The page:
Timeshare Resale Nightmares

While the majority of owners are very happy with their timeshares and the thought of reselling is a distant idea, there are a number of circumstances that might lead otherwise happy timeshare holders to want to to sell, such as an illness in the family that limits regular vacations, a change in marital status or perhaps the timeshare was inherited.

Whatever the reason, timeshare resale is a reality, and in some cases a potential nightmare if you do not go about it in the right way.

What you need to do to avoid a timeshare resale nightmare?

Firstly, beware of resale scams. These come in many forms but usually center around companies offering to sell your timeshare on your behalf for a large upfront fee. When they still haven’t sold your timeshare and you are wondering what you money was spent on, don’t be surprised if their telephone number no longer works.

Other timeshare resale scams involve those companies that set out to entice owners to sell their timeshare by cold calling, saying that they have a buyer for your unit. This can turn into a resale nightmare should you hand over any money in order to get the details of the potential buyer. Usually, the buyer doesn’t even exist, and your money is long gone by the time you realize.

Finally, beware of any resale company offering to buy your timeshare unit, claiming that they need to carry out an appraisal. If you are asked to pay for this service, it is very likely you are being duped into a resale scam. You will probably pay a high price for the appraisal and find that in the end they never buy your timeshare.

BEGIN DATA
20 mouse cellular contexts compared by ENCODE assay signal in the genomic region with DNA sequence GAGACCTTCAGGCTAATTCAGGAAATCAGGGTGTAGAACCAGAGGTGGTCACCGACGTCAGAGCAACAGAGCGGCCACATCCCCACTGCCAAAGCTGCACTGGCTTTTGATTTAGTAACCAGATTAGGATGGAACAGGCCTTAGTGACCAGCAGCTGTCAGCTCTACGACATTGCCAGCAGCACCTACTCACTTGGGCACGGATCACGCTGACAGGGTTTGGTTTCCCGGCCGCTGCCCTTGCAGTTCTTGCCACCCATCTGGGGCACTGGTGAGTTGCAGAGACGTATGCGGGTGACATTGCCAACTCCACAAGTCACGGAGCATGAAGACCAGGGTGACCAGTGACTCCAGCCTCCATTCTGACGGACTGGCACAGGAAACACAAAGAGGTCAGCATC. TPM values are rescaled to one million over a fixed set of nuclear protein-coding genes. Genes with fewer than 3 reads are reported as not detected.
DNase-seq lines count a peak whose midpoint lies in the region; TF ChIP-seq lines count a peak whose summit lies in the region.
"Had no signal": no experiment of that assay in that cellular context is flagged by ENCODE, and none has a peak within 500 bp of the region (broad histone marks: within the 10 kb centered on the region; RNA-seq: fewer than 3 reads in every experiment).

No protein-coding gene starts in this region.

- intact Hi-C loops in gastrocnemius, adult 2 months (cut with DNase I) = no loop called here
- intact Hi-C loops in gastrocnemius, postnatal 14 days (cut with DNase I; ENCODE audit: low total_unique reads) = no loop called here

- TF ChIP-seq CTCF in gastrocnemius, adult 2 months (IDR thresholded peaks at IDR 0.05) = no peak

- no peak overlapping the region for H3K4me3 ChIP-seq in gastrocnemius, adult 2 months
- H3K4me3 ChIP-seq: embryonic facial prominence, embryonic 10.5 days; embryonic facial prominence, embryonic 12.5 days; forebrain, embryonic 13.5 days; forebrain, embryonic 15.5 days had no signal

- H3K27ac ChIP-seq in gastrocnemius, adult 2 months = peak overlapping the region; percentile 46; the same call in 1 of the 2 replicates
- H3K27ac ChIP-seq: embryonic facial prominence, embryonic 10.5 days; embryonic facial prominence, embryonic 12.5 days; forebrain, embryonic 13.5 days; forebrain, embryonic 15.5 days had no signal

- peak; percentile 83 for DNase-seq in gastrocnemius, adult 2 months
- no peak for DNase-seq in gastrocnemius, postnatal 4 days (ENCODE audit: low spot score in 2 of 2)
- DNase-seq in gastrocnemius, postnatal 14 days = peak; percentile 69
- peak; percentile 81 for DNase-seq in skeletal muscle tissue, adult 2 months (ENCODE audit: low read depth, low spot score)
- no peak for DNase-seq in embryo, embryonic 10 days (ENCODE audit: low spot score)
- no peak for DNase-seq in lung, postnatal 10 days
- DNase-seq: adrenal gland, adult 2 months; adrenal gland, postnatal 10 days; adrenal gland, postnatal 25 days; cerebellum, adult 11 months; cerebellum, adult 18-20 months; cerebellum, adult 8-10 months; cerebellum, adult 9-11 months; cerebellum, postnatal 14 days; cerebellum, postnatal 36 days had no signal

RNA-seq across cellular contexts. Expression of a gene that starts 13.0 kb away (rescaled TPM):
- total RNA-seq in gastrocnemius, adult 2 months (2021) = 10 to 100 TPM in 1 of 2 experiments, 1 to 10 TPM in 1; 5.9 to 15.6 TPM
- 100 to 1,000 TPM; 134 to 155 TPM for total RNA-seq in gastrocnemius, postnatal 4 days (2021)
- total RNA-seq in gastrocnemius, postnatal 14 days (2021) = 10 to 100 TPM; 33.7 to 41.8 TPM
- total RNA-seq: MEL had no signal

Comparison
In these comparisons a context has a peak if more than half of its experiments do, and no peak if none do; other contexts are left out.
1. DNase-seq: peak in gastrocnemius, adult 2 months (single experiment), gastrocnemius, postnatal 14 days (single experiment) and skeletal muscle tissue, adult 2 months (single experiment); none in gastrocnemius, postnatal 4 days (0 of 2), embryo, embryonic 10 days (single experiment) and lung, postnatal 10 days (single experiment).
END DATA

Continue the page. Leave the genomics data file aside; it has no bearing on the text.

What do you need for a timeshare resale success?

Firstly, you need to focus on whether you are going to use a genuine resale broker or to sell privately. If you decide to use a resale broker, opt for one that works on a commission basis and take their advice when it comes to setting a price. Avoid any that ask for an upfront fee and choose a registered timeshare broker.

If, however, you wish to sell privately, then you need to carry out a little research into the price that other timeshares of a similar size, location, age, amenities, and caliber of resort sold for. Once you have valued your timeshare at a competitive price, you need to think about where you are going to advertise your property, perhaps on the internet or local press. In the meantime, you might think about renting your timeshare to bide you some time so that you don’t jump at the first offer you get.


Author: Kristen Holmes